So, where is all the money going?

  • Large companies around the world are overwhelmingly and uniformly choosing not to reinvest much of it into their businesses. They're hoarding it in cash and buying back stock, the IMF notes.
  • Wealthy households and individuals are pouring money into asset managers, betting on companies that lose $1 billion a year, bonds from little-known Middle Eastern republics, and giving hot Silicon Valley start-ups more venture capital than they can handle.

How we got here:

  • The Fed's quantitative easing program pushed the cost of borrowing money to next to nothing for nearly a decade, allowing companies to splurge on debt.
  • Globalization allowed them to reduce labor costs, meaning that gains effectively were returned as profit and used by public companies to boost stock prices.
  • These factors, combined with the tax cut favoring owners over workers, eroded unions and reduced employees' ability to demand higher wages.

The bottom line: Money that would previously have been split between businesses, workers and the government is instead sitting in corporate accounts.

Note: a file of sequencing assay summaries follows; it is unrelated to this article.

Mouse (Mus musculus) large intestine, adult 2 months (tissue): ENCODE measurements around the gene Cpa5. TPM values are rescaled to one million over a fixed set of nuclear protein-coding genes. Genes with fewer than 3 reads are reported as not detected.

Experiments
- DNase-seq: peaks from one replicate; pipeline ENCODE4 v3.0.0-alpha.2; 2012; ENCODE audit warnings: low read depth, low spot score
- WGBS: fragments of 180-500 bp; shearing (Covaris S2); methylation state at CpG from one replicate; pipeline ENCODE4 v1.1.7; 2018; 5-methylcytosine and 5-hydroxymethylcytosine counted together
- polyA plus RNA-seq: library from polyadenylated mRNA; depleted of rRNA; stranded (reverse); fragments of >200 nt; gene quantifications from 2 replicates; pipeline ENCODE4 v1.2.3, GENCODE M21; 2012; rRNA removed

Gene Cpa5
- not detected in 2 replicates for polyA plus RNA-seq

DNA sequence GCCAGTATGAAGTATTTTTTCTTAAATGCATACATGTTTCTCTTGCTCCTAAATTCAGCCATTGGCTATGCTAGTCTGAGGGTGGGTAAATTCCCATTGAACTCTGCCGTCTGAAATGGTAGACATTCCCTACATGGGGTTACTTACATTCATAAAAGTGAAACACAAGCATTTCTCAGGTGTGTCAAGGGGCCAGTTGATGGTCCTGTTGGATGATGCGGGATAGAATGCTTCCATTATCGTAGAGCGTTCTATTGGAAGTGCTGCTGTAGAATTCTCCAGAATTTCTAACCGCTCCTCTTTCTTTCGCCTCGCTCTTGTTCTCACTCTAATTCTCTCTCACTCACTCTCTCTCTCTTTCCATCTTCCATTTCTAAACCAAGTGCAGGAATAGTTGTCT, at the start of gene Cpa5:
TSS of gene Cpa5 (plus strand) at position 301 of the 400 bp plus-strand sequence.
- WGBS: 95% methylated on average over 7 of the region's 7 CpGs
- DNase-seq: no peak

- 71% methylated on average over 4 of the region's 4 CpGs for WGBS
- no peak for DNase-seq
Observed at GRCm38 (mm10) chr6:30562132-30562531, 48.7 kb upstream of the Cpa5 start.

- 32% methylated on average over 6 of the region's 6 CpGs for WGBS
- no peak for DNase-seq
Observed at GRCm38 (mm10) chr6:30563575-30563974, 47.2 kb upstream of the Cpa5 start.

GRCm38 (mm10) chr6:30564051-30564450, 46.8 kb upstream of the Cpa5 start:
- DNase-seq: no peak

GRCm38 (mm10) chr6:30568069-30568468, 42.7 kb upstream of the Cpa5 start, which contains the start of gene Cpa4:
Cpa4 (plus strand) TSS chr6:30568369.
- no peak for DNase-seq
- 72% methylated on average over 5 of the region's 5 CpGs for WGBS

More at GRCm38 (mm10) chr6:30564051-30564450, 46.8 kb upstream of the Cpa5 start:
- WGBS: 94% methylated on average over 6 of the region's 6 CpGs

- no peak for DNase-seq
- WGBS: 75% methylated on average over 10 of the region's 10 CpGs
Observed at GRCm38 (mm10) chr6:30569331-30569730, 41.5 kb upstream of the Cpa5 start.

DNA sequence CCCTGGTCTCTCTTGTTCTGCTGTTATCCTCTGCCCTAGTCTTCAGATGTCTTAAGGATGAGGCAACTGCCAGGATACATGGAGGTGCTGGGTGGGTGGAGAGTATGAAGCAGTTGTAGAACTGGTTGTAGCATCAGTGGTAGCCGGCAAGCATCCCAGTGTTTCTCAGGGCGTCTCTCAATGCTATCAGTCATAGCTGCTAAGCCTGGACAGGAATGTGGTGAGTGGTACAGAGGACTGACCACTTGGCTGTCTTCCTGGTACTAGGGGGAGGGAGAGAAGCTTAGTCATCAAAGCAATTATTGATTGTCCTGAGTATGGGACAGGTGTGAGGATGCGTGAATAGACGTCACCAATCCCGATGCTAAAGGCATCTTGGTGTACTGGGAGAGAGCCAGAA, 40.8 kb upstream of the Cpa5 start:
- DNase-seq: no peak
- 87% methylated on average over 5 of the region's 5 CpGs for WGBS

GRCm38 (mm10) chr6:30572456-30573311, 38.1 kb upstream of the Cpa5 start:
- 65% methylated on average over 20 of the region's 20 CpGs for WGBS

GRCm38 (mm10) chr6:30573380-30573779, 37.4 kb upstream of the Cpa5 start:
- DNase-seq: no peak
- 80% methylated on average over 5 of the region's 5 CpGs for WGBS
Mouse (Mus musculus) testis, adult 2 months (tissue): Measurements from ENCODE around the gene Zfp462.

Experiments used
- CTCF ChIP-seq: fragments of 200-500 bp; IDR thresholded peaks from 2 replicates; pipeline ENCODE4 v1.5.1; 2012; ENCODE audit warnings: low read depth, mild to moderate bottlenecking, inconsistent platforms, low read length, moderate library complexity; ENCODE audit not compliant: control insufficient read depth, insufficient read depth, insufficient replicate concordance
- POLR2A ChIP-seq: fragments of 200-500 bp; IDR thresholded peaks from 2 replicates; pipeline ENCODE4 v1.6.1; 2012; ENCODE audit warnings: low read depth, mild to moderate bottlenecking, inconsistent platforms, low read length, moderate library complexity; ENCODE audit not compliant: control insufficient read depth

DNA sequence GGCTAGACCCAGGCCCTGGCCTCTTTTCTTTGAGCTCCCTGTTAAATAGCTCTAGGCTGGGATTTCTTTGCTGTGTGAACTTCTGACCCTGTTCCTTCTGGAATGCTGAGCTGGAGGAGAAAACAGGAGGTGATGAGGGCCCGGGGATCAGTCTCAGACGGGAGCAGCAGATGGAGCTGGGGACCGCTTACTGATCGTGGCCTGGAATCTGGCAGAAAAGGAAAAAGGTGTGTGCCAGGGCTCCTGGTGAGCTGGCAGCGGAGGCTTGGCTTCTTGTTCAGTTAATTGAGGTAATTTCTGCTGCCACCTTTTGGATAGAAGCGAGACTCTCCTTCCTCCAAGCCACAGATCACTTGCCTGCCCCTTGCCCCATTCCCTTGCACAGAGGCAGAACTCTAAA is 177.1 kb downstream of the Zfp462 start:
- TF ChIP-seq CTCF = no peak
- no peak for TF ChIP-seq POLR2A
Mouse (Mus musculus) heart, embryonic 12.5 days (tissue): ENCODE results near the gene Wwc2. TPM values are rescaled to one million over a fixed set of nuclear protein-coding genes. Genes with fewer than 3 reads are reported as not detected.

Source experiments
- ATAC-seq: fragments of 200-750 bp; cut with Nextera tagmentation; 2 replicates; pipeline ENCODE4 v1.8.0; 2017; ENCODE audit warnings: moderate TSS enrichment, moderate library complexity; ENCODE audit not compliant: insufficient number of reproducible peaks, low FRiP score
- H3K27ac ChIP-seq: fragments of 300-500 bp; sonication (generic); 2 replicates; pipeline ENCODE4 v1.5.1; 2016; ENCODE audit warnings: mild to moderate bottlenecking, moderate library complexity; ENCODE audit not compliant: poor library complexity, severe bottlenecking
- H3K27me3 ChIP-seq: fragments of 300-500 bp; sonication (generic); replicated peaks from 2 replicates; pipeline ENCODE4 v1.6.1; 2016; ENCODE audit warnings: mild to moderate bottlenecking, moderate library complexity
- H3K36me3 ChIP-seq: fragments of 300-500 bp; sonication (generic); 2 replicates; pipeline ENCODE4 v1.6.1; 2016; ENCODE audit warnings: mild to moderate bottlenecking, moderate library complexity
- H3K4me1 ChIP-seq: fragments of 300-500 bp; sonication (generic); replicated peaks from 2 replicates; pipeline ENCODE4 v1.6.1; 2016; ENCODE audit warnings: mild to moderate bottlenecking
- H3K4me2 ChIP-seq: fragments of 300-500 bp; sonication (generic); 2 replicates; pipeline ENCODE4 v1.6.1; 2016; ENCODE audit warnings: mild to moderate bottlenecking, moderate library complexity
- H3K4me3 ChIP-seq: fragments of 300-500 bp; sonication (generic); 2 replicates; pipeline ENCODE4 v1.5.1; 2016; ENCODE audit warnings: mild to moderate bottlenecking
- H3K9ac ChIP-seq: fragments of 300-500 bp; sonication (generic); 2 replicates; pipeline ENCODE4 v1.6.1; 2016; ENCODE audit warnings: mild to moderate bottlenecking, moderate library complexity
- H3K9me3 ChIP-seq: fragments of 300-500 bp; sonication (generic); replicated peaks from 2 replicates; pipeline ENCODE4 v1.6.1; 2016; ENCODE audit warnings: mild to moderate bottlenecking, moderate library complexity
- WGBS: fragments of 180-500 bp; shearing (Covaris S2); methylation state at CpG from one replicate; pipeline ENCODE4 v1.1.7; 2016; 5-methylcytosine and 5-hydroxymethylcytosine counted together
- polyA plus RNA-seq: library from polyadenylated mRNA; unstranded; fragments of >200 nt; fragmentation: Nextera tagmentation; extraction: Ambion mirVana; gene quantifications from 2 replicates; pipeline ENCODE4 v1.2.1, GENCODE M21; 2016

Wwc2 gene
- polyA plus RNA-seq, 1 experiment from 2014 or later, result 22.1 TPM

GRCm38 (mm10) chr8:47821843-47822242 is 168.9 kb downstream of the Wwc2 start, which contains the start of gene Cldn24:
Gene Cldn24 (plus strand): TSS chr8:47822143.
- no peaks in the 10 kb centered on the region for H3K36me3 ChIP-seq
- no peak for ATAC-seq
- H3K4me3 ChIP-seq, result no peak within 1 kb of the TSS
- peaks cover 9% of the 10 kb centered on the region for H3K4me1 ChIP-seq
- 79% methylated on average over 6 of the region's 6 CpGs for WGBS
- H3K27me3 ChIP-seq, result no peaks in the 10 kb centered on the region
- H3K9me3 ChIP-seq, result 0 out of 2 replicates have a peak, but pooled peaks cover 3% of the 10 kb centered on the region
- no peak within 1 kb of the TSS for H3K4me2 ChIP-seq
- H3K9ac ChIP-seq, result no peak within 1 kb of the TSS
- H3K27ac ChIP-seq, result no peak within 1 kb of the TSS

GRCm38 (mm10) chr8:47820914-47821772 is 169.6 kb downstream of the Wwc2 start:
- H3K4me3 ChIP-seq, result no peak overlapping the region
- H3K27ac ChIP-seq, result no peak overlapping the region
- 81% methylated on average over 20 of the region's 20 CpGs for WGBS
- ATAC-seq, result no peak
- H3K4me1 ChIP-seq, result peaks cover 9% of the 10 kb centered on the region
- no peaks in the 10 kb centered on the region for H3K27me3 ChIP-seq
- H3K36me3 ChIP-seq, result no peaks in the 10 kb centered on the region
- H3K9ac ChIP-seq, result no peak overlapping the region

3. Biden's new liberalism
Photo: John Bazemore/AP

In a dramatic reversal, Joe Biden told a DNC summit in Atlanta last night that he "no longer supports a ban on federal funding for abortions, known as the Hyde Amendment, ... after a day of sharp criticism from campaign rivals," the WashPost's Colby Itkowitz reports.

  • "We’ve seen state after state ... passing extreme laws," Biden said. “[T]hese folks are going to stop at nothing to get rid of Roe. ... Circumstances have changed."

The backstory, from AP: "A senior Biden campaign official said some aides were surprised at the speed of the reversal, given Biden's long history of explaining his abortion positions in terms of his [Catholic] faith."

  • "But aides realized that as the front-runner, the attacks weren't going to let up, and his campaign reasoned that the fallout within the Democratic primary outweighed any long-term benefit of maintaining his previous Hyde support."

Be smart: This, plus Biden's left-of-Obama climate plan, shows the gravitational pull of liberals.

4. Pics du jour

President Trump puts his autograph up top when 15 world leaders sign a D-Day proclamation at a ceremony in Portsmouth, England:

Photo: Kerry Davies/AFP/Getty Images
Photo: Christopher Furlong/Getty Images

Veteran David Edwards gets 75-year thanks in Arromanches-les-Bains, France.

5. U.S. opens new mass facility for migrant kids
Minors exercise at a shelter for unaccompanied migrant children in Homestead, Fla. Photo: Joe Raedle/Getty Images

The federal government is opening a new mass facility to hold migrant children in Texas — and is considering detaining hundreds more youths on three military bases around the country, adding up to 3,000 new beds to the already overtaxed system, AP's Garance Burke reports.